Designing the PCB

July 14th, 2018 4 min read

Since the prototype turned out to be a success, it is time to work on a more professional solution: a custom PCB. Of course I don’t just slap an Arduino and a MAX485 IC on a board and call it a day. I use this opportunity to add some nifty features to the custom board. You know, just to impress my dad.

The train my dad is controlling has on board sound. But just as in real life, it’s not only the train that makes sound. By adding a MP3 player to the board, we can play random sounds over a train station speaker.


For this project I use a DFPlayer Mini. A $1.50 MP3 player with integrated (mono) amplifier. It uses Micro SD cards to store the sound clips and can be controlled over a UART serial interface (together with many other control options).


I have a soft spot for tiny displays, so whenever a built a project like this, I find a way to integrate a display. The display is just as cheap as the DFPlayer Mini, so I think I can justify the costs.

Now, of course sound and display won’t be enough to make it a stand-alone controller. So here’s the full feature list:

  • Arduino Nano Socket
  • DFPlayer Mini Socket with an external connector for a speaker.
  • The MAX485 IC to allow the board to talk to the Roco MultiMAUS.
  • A 0.96" I2C OLED display.
  • Three SMD LED’s that can be used as visual feedback (convenient during debugging).
  • Three hardware debounced push buttons.
  • A RJ12 connector to connect the Roco system.
  • Various JST connectors for additional GPIO ports.
  • A LM7805 voltage regulator to supply power to all the components.

And with that list in mind, the next step is to draw the schematics for this project.


Download the PDF of the schematics here.

After finishing the schematics, it’s time to work on the PCB design. Granted, KiCad hs it’s quirks, but in the end you’ll be able to design some pretty sexy PCB’s.


Along the way, the 3D-render function of KiCad gives you a nice feeling about the end product. I think I am on the right track here …


After I finished up the design, I send my order to one of the Chinese manufacturers, and within a few days this stack of beauties arrived on my doorstep.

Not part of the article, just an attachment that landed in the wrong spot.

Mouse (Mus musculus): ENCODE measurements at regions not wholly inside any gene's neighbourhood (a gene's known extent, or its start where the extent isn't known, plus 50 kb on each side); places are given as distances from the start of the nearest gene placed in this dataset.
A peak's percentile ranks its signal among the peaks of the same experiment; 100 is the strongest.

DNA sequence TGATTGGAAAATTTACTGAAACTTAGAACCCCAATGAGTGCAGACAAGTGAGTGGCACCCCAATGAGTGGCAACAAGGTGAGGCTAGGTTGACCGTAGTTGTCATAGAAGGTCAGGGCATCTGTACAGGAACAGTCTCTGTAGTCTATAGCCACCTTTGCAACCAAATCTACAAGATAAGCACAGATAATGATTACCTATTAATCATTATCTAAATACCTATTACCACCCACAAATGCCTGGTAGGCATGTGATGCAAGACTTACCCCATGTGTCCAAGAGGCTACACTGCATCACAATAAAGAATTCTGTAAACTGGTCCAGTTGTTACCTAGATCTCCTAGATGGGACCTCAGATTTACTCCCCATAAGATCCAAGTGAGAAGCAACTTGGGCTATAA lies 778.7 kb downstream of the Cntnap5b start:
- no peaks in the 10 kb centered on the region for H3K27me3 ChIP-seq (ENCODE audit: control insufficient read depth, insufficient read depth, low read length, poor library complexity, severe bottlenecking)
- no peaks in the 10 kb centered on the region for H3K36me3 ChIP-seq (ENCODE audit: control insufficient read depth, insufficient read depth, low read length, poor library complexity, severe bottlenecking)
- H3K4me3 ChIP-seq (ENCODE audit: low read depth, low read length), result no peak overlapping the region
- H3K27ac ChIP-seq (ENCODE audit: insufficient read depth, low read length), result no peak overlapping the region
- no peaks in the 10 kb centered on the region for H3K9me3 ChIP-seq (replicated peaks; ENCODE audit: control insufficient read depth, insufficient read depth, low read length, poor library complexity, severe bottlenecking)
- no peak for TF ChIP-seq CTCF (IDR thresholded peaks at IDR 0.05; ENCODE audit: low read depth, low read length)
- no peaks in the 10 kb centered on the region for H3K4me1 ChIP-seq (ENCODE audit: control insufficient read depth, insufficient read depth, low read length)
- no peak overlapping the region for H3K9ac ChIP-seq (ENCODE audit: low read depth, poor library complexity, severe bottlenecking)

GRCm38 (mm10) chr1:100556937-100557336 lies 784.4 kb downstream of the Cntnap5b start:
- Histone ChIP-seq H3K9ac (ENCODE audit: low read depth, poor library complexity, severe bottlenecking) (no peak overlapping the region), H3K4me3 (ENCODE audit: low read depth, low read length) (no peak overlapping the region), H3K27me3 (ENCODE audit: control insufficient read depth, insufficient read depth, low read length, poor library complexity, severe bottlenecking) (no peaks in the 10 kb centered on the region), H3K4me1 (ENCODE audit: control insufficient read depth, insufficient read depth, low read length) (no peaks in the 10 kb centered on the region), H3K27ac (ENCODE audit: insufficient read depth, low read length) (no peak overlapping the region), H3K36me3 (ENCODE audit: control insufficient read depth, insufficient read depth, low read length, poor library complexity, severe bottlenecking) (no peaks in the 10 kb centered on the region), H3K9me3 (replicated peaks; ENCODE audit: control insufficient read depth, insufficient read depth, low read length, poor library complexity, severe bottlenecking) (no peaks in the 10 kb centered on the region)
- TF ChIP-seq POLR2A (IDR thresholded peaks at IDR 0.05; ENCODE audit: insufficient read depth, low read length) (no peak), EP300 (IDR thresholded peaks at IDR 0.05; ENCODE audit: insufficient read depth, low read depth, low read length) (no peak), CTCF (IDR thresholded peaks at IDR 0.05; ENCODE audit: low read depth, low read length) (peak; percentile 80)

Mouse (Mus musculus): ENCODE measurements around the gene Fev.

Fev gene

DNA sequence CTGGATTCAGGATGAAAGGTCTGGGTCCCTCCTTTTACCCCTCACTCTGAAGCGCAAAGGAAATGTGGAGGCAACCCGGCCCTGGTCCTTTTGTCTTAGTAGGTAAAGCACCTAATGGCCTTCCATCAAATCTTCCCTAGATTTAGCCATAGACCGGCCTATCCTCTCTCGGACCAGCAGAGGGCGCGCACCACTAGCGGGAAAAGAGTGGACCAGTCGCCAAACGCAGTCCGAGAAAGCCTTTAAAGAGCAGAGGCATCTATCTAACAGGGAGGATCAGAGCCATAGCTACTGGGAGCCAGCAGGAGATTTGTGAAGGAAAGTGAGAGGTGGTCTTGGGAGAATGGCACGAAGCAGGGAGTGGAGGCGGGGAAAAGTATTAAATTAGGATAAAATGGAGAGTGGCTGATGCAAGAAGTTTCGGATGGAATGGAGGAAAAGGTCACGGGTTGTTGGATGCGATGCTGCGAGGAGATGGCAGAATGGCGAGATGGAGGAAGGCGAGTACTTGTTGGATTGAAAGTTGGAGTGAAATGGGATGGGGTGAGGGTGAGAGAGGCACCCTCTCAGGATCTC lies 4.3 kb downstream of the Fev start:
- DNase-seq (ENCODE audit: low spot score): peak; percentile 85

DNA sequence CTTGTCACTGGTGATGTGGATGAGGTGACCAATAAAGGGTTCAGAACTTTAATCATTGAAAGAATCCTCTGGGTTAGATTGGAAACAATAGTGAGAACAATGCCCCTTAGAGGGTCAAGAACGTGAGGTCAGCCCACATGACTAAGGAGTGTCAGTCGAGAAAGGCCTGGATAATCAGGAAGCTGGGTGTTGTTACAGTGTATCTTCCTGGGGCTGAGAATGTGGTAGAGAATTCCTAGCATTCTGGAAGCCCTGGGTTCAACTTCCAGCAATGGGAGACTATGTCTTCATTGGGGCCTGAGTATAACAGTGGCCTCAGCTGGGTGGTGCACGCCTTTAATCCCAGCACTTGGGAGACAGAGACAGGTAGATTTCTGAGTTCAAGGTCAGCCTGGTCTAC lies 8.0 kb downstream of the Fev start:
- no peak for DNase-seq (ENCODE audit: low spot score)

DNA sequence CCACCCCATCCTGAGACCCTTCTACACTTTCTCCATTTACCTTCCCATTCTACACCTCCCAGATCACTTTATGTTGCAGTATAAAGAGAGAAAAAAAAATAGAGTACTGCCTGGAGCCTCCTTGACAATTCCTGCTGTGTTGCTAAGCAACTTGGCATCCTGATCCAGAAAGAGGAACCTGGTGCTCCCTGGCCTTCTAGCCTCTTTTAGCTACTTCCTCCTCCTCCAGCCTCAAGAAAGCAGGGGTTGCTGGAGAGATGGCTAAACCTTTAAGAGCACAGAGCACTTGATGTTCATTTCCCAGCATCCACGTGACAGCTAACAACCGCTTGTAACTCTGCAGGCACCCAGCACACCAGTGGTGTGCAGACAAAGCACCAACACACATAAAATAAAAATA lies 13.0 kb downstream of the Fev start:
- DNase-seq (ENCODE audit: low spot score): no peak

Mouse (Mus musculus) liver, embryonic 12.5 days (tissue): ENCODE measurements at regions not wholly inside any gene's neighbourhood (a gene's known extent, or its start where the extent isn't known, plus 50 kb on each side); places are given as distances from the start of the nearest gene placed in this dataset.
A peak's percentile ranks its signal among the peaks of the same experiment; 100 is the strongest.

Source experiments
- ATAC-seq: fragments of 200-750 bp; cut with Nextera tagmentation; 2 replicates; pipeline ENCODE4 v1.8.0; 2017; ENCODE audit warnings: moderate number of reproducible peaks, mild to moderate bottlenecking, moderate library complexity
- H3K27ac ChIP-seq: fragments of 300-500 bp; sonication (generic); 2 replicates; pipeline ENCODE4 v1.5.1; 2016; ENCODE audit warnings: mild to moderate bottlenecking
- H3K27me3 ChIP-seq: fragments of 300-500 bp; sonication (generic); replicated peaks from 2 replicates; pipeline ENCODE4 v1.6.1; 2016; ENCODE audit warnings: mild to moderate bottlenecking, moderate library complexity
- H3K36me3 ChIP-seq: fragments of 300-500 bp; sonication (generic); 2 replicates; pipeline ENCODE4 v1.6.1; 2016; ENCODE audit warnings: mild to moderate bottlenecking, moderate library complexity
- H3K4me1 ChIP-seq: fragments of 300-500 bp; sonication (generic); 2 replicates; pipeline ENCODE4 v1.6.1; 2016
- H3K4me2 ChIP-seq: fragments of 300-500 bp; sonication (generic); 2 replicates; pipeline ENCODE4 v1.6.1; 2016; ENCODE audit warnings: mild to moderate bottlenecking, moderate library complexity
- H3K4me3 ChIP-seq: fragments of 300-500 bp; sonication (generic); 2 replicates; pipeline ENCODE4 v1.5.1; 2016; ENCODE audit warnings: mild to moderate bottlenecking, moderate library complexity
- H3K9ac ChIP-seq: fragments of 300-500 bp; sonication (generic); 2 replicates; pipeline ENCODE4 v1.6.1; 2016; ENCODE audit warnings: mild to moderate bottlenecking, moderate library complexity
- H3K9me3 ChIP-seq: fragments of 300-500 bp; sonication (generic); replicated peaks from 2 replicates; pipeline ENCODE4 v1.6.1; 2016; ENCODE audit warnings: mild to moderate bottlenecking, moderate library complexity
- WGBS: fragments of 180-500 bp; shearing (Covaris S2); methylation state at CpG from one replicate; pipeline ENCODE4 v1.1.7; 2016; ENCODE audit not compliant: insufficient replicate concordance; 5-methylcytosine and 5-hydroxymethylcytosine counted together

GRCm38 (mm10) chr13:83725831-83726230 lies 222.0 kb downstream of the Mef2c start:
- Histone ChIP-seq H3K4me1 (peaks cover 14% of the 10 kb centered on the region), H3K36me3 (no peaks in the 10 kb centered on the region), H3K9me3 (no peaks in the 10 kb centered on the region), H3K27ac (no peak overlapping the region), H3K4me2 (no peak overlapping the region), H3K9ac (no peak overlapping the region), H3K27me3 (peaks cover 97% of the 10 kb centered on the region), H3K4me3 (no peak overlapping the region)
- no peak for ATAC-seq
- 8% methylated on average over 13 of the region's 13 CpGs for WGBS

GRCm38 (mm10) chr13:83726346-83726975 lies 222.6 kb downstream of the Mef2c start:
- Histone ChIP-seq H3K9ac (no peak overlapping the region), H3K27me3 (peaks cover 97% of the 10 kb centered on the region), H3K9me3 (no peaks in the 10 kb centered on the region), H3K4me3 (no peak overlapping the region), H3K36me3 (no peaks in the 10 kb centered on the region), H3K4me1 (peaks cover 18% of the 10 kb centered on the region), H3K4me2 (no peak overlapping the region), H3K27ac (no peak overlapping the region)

Some solder, some heat and a few bottles of midnight oil later, the first populated board turned out better than expected. I must day I’m really a fan of SMD soldering.


If I would make a second version of this board, I’d integrate the ATMega328 and remove the need for the header pins between the display and the DFPlayer. You know, just to make it look even nicer.

Of course I did goof up at some points:

  1. I used the wrong footprint for the JST connectors. I own boxes of 2.54mm spaced JST connectors, but used the 2mm footprint. Not a big deal: we just solder the wires directly to the board (or order some 2mm connectors if needed).
  2. I added a jumper to disconnect the Arduino from the board’s power to allow me to connect it to my computer while it’s on the board. Unfortunately I forgot to add a jumper of switch to disconnect the serial lines from the MAX485 IC. This prevents me from programming the Arduino while it’s on the board.
  3. I added hardware debounced buttons to the board, but those buttons need to be connected to external buttons. It would be much nicer if I added a connector for this as well. Right now I need to solder some wires to the button pads.

Luckily, none of those points are show stoppers. But if I ever need to order a second batch of this board. It might be worthwhile to make the nessecery modifications.

Next step: work on some code!

Want to build this controller yourself? Download the Gerber files here. Or get the full KiCad project here. Keep in mind that it comes wihtout ANY form of support. :)

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